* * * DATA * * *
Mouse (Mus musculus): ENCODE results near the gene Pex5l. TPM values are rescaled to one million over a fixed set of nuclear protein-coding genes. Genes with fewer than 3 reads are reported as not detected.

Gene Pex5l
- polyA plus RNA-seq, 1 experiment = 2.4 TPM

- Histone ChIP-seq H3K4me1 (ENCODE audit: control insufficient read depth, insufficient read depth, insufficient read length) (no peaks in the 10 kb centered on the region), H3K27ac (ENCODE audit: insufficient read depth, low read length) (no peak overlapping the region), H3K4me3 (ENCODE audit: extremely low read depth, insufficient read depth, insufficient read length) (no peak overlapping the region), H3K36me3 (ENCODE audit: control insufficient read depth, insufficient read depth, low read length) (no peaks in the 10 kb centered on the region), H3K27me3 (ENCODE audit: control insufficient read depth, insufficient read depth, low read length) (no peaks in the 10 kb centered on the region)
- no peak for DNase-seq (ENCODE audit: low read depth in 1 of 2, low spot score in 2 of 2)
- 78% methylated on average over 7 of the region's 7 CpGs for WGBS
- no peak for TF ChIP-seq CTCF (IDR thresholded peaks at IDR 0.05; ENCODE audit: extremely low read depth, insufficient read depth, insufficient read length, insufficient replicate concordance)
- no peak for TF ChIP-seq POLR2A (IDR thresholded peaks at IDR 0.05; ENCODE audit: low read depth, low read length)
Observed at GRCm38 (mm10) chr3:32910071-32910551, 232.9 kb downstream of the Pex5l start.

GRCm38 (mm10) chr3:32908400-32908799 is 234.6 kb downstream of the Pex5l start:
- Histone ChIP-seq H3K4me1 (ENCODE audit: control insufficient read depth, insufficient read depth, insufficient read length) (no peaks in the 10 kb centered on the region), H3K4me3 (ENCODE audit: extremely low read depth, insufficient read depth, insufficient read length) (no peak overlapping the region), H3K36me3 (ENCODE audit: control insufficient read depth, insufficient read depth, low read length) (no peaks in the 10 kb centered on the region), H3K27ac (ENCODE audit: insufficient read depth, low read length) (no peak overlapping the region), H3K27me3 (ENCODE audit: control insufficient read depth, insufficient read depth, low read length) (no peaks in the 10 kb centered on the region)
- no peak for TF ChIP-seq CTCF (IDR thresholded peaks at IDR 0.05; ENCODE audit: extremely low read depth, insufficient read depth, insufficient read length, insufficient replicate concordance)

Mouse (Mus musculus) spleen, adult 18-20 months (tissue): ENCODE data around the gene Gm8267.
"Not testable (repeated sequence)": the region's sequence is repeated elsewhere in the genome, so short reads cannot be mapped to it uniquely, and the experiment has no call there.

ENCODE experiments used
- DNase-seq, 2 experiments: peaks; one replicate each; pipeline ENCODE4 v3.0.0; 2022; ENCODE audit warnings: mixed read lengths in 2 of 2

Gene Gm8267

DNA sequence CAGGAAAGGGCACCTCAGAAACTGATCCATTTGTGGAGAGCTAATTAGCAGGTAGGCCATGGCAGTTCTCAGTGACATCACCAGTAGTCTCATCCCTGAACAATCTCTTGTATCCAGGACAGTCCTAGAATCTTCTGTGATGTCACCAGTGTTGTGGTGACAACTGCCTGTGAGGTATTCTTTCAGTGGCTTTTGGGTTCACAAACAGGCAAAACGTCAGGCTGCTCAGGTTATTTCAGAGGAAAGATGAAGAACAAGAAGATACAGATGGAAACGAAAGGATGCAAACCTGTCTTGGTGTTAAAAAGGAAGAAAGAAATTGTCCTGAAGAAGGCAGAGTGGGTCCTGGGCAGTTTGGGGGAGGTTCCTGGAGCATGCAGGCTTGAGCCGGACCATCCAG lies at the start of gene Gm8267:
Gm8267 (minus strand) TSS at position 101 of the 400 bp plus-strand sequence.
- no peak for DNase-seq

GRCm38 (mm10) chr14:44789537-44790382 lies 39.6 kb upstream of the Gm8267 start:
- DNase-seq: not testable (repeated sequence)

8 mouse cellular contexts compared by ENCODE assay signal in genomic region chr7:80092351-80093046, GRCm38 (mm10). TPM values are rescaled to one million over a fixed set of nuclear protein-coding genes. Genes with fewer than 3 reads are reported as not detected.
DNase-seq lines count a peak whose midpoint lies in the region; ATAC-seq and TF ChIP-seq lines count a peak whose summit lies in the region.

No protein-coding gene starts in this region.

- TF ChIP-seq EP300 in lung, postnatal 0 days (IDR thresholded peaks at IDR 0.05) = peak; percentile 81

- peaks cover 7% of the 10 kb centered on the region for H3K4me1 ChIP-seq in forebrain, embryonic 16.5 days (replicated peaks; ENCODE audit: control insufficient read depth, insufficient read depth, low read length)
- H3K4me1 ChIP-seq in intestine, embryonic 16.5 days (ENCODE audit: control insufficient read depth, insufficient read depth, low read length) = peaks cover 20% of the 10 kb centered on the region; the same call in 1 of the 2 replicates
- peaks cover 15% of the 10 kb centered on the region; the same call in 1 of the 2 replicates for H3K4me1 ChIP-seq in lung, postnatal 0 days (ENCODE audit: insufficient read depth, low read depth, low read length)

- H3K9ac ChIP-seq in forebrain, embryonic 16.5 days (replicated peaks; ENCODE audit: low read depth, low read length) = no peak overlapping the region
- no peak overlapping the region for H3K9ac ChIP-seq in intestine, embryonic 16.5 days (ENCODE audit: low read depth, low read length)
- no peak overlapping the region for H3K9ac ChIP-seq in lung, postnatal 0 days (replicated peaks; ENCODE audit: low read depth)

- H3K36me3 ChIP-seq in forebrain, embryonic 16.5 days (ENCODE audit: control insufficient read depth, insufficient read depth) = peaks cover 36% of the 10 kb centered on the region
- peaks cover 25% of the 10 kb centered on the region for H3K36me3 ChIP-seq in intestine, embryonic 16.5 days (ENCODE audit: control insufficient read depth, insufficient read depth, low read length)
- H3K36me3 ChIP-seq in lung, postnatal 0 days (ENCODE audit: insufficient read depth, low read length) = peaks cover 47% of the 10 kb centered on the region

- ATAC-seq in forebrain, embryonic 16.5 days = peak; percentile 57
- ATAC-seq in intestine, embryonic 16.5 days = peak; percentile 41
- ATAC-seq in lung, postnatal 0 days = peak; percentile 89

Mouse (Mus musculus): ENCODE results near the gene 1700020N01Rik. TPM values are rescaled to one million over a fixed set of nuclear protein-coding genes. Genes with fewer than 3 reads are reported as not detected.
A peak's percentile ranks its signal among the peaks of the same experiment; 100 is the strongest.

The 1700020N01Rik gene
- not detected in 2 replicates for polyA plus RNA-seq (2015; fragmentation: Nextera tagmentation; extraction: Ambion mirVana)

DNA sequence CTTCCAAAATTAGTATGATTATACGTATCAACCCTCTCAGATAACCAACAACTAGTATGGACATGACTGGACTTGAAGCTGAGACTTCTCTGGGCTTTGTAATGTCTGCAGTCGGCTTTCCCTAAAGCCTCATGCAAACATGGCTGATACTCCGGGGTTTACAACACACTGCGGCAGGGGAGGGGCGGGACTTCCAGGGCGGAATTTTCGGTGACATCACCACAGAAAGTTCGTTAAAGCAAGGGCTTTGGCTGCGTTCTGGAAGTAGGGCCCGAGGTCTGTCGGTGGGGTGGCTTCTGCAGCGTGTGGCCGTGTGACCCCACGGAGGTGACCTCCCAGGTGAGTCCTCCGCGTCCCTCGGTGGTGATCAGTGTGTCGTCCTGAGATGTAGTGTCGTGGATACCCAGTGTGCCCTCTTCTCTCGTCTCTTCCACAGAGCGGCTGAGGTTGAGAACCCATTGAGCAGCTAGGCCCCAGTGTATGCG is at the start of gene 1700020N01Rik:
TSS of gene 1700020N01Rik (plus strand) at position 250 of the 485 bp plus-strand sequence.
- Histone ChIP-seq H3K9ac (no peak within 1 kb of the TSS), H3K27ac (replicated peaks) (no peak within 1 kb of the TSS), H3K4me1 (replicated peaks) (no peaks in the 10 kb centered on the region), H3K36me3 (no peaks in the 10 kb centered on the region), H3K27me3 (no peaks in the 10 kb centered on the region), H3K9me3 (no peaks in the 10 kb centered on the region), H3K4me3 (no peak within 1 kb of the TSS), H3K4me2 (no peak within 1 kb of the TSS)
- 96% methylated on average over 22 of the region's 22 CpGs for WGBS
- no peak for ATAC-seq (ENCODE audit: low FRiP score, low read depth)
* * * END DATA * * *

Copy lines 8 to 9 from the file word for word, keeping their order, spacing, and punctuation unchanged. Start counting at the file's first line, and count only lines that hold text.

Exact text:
- no peak for TF ChIP-seq POLR2A (IDR thresholded peaks at IDR 0.05; ENCODE audit: low read depth, low read length)
Observed at GRCm38 (mm10) chr3:32910071-32910551, 232.9 kb downstream of the Pex5l start.